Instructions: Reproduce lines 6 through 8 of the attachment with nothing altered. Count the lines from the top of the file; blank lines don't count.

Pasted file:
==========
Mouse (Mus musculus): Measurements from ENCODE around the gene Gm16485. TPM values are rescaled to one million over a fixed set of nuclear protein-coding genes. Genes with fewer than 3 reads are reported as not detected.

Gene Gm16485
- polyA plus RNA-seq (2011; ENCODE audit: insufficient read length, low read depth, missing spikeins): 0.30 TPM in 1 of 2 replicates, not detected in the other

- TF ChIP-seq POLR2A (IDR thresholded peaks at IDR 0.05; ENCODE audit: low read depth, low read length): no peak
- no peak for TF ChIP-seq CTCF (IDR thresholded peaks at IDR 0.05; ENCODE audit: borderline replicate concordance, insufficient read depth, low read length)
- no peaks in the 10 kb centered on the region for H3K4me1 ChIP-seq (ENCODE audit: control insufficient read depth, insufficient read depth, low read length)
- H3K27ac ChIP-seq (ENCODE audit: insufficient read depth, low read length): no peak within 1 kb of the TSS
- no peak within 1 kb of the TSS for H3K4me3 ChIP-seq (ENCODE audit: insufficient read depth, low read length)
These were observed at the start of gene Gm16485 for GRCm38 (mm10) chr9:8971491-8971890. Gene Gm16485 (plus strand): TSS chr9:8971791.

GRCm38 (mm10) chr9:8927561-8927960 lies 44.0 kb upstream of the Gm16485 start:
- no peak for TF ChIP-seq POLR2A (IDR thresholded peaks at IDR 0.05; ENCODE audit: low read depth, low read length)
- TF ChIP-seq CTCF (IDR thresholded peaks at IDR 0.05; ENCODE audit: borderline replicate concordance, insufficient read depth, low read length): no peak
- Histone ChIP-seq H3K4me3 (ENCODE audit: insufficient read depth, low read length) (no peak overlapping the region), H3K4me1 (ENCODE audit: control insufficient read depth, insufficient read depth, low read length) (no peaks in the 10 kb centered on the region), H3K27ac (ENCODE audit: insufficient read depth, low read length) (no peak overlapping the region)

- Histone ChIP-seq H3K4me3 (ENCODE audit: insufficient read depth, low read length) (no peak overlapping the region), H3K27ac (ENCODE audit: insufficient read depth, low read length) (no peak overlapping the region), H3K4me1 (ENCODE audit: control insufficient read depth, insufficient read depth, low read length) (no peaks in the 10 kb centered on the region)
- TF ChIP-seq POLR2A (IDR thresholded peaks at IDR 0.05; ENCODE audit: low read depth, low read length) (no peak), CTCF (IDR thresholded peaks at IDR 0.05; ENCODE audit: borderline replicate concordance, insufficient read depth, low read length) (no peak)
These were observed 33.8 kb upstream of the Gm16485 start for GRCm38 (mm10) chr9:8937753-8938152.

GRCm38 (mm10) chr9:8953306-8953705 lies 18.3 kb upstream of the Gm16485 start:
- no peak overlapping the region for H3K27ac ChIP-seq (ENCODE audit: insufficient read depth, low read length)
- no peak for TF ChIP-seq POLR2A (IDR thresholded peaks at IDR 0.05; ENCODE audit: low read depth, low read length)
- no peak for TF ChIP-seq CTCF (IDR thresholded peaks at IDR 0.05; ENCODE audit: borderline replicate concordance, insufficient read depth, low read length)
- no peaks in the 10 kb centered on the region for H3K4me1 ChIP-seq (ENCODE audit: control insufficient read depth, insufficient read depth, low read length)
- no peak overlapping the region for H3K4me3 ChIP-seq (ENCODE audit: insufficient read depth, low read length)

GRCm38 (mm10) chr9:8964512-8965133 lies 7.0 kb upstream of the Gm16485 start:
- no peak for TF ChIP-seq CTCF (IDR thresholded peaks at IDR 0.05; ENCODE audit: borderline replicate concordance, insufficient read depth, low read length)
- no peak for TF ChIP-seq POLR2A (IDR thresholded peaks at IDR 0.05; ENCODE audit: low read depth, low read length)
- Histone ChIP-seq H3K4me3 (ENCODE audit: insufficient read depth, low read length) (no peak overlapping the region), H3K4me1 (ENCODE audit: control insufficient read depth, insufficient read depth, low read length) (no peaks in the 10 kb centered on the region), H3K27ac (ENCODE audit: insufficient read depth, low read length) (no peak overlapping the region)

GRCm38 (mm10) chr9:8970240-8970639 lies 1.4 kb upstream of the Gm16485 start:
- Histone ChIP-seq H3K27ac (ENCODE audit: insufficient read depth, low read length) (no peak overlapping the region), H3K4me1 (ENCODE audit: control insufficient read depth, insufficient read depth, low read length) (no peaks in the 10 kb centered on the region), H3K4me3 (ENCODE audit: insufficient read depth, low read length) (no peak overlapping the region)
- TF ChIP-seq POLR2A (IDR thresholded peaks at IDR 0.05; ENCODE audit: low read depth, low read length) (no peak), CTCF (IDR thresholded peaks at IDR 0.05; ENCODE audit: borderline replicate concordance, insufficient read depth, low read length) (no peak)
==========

- no peaks in the 10 kb centered on the region for H3K4me1 ChIP-seq (ENCODE audit: control insufficient read depth, insufficient read depth, low read length)
- H3K27ac ChIP-seq (ENCODE audit: insufficient read depth, low read length): no peak within 1 kb of the TSS
- no peak within 1 kb of the TSS for H3K4me3 ChIP-seq (ENCODE audit: insufficient read depth, low read length)